- Your risk for diabetes increases if your parents and siblings have it
- The odds of getting it aren't the same for types 1 and 2
- While a healthy lifestyle is no guarantee, it still helps to avoid triggers
No matter how healthy your lifestyle might be, if diabetes runs in the family, you're susceptible to this insulin-related disease.
Both genetics and your lifestyle are risk factors when it comes to developing type 1 and type 2 diabetes at any age – and despite healthier living, the odds are against you if either one or both of your parents have diabetes.
Genes influence susceptibility
Scientists have collected a lot of evidence that more than 20 regions in the human genome contribute to type 1 diabetes susceptibility, an autoimmune disorder that normally presents in children. And the biggest influencer is the human leukocyte antigen (HLA) complex.
This system helps regulate your immune responses, but in the case of type 1 diabetes, it directs the body to attack the pancreatic beta cells that synthesise and secrete insulin.
For type 2 diabetes – which is a result of insulin resistance, and more common in adults – genetics plays an even bigger role. Studies have found that you're three times more likely to develop the disease if your parents or siblings have it, according to Dr Daksha Jivan, a physician and endocrinologist at the Charlotte Maxeke Johannesburg Academic Hospital.
"Type 1 and type 2 diabetes are different diseases. In both, people inherit a predisposition to the disease, then something in the environment triggers it," says Jivan.
These triggers can include obesity, viruses, hygiene, nutrition and lack of exercise. In the pandemic age, doctors have also noticed that Covid-19 might be another trigger for the disease, and can also trigger deadly diabetic ketoacidosis, which makes it vital to stay up to date with insulin prescriptions during this time.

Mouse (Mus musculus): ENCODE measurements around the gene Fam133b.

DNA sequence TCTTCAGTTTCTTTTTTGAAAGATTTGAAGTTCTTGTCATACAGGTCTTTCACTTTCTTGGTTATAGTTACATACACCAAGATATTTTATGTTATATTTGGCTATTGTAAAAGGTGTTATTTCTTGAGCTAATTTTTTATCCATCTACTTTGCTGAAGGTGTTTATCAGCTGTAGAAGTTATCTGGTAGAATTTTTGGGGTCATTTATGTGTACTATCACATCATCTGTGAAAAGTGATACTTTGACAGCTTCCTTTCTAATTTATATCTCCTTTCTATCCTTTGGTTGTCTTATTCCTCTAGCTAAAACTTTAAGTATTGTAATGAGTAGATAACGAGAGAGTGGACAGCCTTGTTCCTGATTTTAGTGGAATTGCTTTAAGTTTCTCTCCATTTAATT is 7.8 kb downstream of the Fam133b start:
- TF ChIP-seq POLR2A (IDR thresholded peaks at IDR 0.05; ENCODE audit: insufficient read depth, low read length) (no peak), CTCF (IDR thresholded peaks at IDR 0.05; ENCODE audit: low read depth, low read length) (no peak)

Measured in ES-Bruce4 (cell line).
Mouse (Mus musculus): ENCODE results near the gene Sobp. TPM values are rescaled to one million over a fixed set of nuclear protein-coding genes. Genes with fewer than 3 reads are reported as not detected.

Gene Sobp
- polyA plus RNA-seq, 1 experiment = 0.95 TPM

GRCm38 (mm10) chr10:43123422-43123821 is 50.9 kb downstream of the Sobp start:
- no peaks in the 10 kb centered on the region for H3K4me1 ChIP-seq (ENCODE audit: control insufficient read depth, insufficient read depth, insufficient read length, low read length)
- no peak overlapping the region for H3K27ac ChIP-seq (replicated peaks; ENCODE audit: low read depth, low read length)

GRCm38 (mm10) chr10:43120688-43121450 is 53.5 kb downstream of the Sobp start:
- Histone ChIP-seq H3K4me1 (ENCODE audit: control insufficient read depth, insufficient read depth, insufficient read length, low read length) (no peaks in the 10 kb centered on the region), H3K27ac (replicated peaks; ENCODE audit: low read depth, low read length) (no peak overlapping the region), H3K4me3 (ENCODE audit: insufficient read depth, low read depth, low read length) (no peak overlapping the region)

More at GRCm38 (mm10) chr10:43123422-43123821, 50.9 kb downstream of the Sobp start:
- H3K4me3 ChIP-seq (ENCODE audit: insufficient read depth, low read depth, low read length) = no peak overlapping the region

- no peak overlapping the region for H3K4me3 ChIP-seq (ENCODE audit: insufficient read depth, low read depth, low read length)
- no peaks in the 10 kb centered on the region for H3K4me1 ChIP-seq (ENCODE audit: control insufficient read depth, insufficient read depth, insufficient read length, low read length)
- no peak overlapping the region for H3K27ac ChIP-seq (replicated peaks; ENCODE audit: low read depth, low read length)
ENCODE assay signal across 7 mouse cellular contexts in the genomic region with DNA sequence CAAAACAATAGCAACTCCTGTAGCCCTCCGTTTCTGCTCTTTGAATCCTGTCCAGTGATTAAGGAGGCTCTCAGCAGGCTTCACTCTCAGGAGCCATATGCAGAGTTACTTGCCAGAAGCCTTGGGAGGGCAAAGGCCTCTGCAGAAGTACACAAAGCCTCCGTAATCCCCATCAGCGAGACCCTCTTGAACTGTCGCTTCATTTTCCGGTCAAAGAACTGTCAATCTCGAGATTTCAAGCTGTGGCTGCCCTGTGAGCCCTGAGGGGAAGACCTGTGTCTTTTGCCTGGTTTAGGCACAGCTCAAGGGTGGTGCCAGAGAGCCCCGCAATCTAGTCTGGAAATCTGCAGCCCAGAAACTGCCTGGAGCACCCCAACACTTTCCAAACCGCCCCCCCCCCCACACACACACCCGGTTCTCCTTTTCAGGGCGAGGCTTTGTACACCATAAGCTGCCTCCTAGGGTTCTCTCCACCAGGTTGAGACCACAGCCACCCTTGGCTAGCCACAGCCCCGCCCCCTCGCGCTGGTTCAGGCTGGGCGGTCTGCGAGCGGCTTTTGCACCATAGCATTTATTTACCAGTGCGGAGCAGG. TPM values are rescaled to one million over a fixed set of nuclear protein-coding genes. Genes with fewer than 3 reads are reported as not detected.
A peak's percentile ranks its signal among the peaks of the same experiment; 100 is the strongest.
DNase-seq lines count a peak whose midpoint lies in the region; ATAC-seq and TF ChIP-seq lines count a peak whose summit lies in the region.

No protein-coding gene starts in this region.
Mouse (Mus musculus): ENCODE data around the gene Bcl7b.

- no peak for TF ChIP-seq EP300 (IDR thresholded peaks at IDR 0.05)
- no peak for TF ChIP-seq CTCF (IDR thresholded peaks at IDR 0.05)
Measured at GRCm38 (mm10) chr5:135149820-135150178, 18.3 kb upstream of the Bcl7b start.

"Type 2 diabetes has a stronger link to family history and lineage than type 1 diabetes. Many genes are thought to be involved but they remain poorly defined."
In South Africa, the prevalence of adult diabetes in the general population is 12.8% according to the International Diabetes Federation, with the highest prevalence among Asian and Coloured populations.
The country also has one of the highest rates of obesity in the world, which is a major trigger for diabetes, and can increase the risk of type 2 diabetes six times regardless of genetic risk.
But what are your odds if it runs in the family?
Infographic: Gabi Zietsman/Canva
Healthy lifestyle remains important
"Children that are overweight or obese, consume high-glycaemic index carbohydrate rich-food, refined sugar and flour products and high sugar carbonated drinks are more likely to develop type 2 diabetes earlier," adds Jivan.
Jivan also advises that if diabetes runs in the family, one should get tested at least annually after the age of 45.
"However, a wealth of data exists to show that type 2 diabetes may be significantly prevented or delayed by either healthy lifestyle modification, medication or both."
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